This time though, the explanation for the roots of fairy tale and nightmare does not come by a woman in season four, but it is Prince Philip’s haunting conversation with Princess Diana that makes this concept clear to us:

I was an outsider the day I met a thirteen year old Princess who would become my wife. After all these years I still am, we all are. Everyone in this system, lonely, outsider, apart from the one person, the only person that matters. She is the oxygen we all breathe. The essence of all our duty. Your problem, if I may say, is you seem to be confused of who that person is.

And here we return to the beginning of this opinion piece, back to the fact that the Crown must win, must always win. Because the Crown is the very reason why the Windsors are all living this life. Why they are celebrated, privileged, famous, criticised and why they cannot do whatever they want to do. It is a business contract this family has made and one they appear unable to get out of or want to. Because the comfort of knowing what life one will lead is far more agreeable, than living a life of uncertainty and the unknown. When history, tradition and ceremony are the pillars of the Crown, then emotion, sensation and change are their enemy and that is everything Diana was.

What is also being shown brilliantly at the same time in the Crown are the many moments when Diana enjoys being cheered to and being more than the royal family is supposed to be. No one has explained to her up until the scene with Philip what she was supposed to be doing. It is almost as if ice, the royal family and fire, Lady Diana, come together and have not yet exploded. However, the bomb is ticking.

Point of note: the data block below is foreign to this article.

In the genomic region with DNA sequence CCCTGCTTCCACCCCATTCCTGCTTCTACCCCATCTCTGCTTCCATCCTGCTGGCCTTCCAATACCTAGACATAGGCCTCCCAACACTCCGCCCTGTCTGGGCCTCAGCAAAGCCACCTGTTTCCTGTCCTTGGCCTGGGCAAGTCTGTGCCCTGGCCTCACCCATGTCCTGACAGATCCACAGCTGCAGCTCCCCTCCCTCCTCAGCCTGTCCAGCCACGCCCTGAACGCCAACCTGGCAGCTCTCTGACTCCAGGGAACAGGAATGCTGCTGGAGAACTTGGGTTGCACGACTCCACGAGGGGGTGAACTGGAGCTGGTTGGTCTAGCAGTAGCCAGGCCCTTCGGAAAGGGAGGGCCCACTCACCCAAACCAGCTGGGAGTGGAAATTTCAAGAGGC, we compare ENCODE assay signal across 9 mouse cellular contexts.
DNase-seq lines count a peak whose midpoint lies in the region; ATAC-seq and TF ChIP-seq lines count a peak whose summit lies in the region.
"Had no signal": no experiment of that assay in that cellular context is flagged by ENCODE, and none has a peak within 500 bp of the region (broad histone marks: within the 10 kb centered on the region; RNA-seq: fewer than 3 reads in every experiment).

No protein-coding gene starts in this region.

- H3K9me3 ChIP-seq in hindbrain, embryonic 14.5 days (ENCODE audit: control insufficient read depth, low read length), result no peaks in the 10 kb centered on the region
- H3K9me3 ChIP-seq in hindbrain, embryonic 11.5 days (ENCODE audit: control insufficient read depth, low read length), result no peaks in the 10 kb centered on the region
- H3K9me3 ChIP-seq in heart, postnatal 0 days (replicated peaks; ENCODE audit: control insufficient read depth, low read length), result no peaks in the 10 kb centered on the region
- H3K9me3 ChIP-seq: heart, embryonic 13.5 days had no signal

And when Lady Diana was a warm fire, a force that needs oxygen to live and thrive, the Queen was not the oxygen to give her life. The Crown was not a place for two Queens to rule, for their can only be one Queen, one Crown and that was Queen Elizabeth II. So, ‘the Firm’, the constitution, that system, as Prince Philip has put it, was the one who tried to kill the fire that was Lady Diana. Ultimately, they are living all toxic lives, breathing in poisonous air, given to them like a golden oxygen mask set with diamonds until eventually it suffocates them all.   

When the Crown is toxic oxygen and Lady Diana was one of the many casualties, others getting away with their lives but living a rather unhappy and depressed one, what is the Crown for? Maybe it simply is the epitome of what the UK has become and turned into in a post-world war world. Like a rotten cherry on a maggot eaten cake. The Queen is tired, Prince Philip is almost dead, and the UK’s future King is already old and has lived his life. The same pretty much describes the state of the United Kingdom. The young and hopeful are tired of the country they live in. Their economy is almost dead, Scotland wants to leave yet again, and the future of the young people holds less options than ever before. The only beauty within this nightmare is, that the Crown and the outdated United Kingdom create a sort of symbiotic metaphor for each other. One cannot exist without the other one. The Crown shows us a marriage and a love story between Buckingham Palace and 10 Downing Street. Whether Tory or Labour government is in charge, their love for a constitutional monarchy has sometimes had its ups and downs, like with every marriage, but never would or could there be a divorce.